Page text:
Some are swapping mega-churches for tiny ones
By Hamil R. Harris,
On a Sunday morning in a Forestville industrial district, the parking lots are full of cars and well-dressed people. Amid the industrial shells built for tire stores and carpet-cleaning businesses, they are here to worship the Lord.
Along Cryden Way, one can find Amazing Grace Baptist Church, Abundant Harvest International Church, By the Spirit Christian Church and Covenant Life Ministries. Along a three-block stretch, there are more than a dozen in all, including Goshen Worship Center, a windowless warehouse that announces itself with a large banner over the door.
Eight years ago, Simeon L. Corum was associate minister of the District’s Scripture Cathedral, where he ministered to thousands every week. Today, after leaving the large church with his wife to start over, he is the elder of Goshen, whose membership is north of 60 but south of 100.
“I feel the spirit of the Lord in this place,” Corum preached last week in a booming baritone that matches a torso seemingly more fit for the offensive line on a Sunday afternoon.
In moving from a large church to a much smaller one, Corum is far from alone, although no one keeps track of the number of people who make such a change. Preachers and parishioners who have swapped a “big-box” church for a tiny one said they sought a more intimate bond and a pastor who knew their name. Others yearned to return to a church like the one they attended long ago.
Greg Smith, who teaches at Hodges University in Tampa and studies church attendance patterns, said the largest churches often get more attention but often “have a revolving door.”
Across the country, churches of 100 people or fewer are still the most popular niche, Smith said. Prince George’s County has an estimated 800 churches, and most are in that size category.
“It’s awesome,” Corum said of Goshen, where the walls are painted bright yellow and industrial pipes are plainly visible overhead. “The people here are all on one accord, and I am not so busy where I can’t get back to them. In a megachurch, people often never get a chance to talk to the pastor.”
Midgett Parker, a development lawyer who helped clear the way for several megachurches in the region, attended a few of them over the years.
But after moving across the Bay Bridge, he now can be found on Sundays at the Community Baptist Church in Barclay, Md., which has about 50 members. It feels like home, and in January, he was ordained as a deacon.
“In a small church, everyone gets to know each other,” Parker said.
“We all come from humble beginnings,” he added. “I am not saying anything bad about large churches, but there is a psychological feeling in getting back to your roots.”
Megachurches are not threatened by those who leave, and some “restless” churchgoers have always moved to other places of worship, said Alton Pollard III, dean of Howard University’s divinity school.
“We live in an age where big matters,” Pollard said. “Megachurches will continue to grow, but it will not be at the expense of smaller churches. With all the things the megachurches do, they can’t provide the intimacy of the smaller churches.”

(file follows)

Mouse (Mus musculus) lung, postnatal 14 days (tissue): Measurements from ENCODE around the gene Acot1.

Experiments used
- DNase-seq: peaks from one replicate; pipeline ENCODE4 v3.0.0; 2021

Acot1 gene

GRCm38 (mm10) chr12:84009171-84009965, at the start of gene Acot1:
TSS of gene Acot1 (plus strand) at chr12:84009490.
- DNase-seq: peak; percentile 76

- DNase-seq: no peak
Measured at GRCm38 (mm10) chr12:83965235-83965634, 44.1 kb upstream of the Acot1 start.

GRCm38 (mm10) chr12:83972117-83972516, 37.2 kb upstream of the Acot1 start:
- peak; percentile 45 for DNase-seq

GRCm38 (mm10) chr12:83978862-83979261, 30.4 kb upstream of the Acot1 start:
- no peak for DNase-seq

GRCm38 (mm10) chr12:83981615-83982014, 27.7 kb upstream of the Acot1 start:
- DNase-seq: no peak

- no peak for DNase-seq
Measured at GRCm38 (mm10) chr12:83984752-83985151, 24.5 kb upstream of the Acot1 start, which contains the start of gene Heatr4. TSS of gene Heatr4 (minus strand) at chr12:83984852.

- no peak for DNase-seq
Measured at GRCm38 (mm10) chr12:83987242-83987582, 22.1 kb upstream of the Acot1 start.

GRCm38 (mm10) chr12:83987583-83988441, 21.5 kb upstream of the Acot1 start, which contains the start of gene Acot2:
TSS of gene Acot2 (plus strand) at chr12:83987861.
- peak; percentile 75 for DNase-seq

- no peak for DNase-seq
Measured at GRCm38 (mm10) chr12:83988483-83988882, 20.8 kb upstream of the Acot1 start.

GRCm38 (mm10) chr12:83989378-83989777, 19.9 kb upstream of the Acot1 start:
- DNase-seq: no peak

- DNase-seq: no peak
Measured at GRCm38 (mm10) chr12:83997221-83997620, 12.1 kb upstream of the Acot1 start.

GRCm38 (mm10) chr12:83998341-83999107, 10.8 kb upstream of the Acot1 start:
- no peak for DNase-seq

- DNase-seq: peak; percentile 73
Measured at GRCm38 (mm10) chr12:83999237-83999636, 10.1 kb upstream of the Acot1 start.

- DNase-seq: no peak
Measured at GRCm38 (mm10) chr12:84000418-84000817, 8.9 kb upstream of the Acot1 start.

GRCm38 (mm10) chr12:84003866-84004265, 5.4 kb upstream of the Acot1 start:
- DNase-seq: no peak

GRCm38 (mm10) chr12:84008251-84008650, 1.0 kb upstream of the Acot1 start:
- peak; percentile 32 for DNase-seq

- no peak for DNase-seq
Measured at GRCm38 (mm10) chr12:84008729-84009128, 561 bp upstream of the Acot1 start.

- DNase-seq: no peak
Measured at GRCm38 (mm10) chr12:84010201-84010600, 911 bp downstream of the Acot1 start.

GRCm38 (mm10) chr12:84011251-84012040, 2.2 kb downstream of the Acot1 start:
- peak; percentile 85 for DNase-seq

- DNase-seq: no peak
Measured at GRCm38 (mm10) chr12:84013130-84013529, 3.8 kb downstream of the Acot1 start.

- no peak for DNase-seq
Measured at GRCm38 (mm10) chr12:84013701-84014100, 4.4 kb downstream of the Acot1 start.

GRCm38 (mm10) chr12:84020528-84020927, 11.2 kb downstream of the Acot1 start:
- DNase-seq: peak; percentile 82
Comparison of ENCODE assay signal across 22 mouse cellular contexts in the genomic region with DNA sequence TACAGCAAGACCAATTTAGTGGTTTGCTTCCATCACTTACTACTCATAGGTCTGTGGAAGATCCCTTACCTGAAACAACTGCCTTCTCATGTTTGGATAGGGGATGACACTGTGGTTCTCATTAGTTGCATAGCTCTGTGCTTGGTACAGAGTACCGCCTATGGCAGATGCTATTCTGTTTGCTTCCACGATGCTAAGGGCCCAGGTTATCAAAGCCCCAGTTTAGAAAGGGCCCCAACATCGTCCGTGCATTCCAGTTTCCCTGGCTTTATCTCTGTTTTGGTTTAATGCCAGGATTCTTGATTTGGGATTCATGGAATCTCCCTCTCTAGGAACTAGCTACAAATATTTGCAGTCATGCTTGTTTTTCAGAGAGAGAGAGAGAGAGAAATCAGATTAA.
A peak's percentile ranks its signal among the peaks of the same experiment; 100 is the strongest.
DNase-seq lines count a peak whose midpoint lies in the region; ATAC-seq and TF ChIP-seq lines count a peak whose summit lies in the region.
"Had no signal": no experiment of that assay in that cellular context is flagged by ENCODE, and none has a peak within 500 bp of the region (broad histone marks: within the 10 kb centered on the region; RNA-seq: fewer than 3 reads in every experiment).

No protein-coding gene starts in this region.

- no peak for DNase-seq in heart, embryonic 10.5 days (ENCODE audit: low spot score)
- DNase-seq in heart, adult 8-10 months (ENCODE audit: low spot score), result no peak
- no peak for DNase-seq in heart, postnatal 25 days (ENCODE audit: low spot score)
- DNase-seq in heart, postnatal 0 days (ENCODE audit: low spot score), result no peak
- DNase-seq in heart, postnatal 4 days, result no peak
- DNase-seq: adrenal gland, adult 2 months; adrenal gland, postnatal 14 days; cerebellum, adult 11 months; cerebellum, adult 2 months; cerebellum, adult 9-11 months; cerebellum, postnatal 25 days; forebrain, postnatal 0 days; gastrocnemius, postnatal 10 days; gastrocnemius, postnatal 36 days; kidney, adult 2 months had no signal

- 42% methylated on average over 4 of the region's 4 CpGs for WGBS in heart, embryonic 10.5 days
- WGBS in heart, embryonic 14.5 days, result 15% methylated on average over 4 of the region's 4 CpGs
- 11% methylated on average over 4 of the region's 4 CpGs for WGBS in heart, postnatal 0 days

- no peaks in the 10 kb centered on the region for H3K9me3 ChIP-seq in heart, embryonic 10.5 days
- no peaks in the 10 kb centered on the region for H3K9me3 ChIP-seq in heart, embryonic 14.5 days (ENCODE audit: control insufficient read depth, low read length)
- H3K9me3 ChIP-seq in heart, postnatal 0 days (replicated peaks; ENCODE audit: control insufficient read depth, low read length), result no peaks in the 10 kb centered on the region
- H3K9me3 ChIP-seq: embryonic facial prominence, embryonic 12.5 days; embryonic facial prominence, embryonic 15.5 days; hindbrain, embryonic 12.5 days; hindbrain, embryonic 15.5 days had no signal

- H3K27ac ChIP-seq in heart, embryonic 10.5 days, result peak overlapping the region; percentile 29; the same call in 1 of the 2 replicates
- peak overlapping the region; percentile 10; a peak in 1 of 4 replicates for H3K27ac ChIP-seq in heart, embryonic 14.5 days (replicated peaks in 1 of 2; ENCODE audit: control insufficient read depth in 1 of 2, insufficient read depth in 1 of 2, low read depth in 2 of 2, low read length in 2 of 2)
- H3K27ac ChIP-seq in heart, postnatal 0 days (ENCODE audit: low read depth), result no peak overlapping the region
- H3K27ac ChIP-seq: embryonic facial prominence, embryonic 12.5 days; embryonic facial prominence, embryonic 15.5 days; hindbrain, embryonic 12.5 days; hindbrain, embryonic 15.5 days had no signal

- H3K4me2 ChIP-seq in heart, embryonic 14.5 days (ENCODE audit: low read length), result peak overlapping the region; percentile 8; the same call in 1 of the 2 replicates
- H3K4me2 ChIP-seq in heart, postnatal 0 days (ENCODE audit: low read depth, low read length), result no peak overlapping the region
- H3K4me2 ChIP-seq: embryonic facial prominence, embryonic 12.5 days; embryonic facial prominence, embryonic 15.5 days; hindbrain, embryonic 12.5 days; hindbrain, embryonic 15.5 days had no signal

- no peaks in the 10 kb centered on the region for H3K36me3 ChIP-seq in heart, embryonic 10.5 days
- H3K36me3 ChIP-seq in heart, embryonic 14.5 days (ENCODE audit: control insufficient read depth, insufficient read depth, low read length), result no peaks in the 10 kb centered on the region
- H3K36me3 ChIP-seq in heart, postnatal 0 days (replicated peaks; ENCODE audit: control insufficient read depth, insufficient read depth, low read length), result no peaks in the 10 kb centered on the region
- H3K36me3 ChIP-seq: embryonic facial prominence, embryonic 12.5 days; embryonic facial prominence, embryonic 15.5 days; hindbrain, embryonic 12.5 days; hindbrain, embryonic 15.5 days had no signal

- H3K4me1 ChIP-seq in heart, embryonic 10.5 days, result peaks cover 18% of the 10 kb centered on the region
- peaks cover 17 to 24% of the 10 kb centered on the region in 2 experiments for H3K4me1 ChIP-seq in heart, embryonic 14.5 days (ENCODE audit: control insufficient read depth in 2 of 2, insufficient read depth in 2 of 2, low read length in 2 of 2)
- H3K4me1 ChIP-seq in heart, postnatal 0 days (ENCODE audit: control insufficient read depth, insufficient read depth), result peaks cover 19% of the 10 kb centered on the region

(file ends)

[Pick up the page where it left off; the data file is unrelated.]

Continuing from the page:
But they try. Officials at megachurches, commonly defined as having at least 2,000 members, often encourage congregants to join one of their ministries, relatively small groups on a broad range of topics, such as liturgical dance or domestic violence.
“Although we have a large church, when you get connected to one of our 106 ministries is when you start to believe that you’re not a number and that you’re part of a family,” said Iris Skinner, spokeswoman for First Baptist Church of Glenarden. In an average week, 10,000 people are in the pews, with 6,000 more online.
Andrea Williams’s spiritual journey has led her from a megachurch to a small one — and back again. A former project manager for the National Academy of Recording Arts and Sciences, she loved singing in the choir at Ebenezer African Methodist Episcopal Church in Fort Washington, which has nearly 10,000 members.
The church is a venue for music directors who have gone on to climb the gospel charts — including Byron Cage and Earnest Pugh, both celebrated gospel singers. But in 2009, Williams started attending a church of about 150 after she moved to Waldorf.
“Smaller churches give you an opportunity to use your gifts, as opposed to megachurches, where everything is already established,” she said.
But although Williams enjoyed her new church, she recently returned to Ebenezer, even though it means a 30-minute commute. “I missed the dynamic music department at the church,” she said. “I had to think about, ‘How best do I serve the Lord?’ ”
Back in Forestville, just off of Cryden Way, Shirley Berkley can be seen on Sundays playing hymns on the piano at the Maryland Family Christian Center, which has about 100 members. But Berkley, 83, is still a member of First Baptist, where she used to be the minister of music.
The Rev. Jerome Bell, the worship center’s pastor, said smaller churches hold a permanent space in the hearts of many.
“People are coming to smaller churches because they want a relationship with the Lord and their pastor,” Bell said. “In a megachurch, it’s hard for a pastor to shake 8,000 hands.”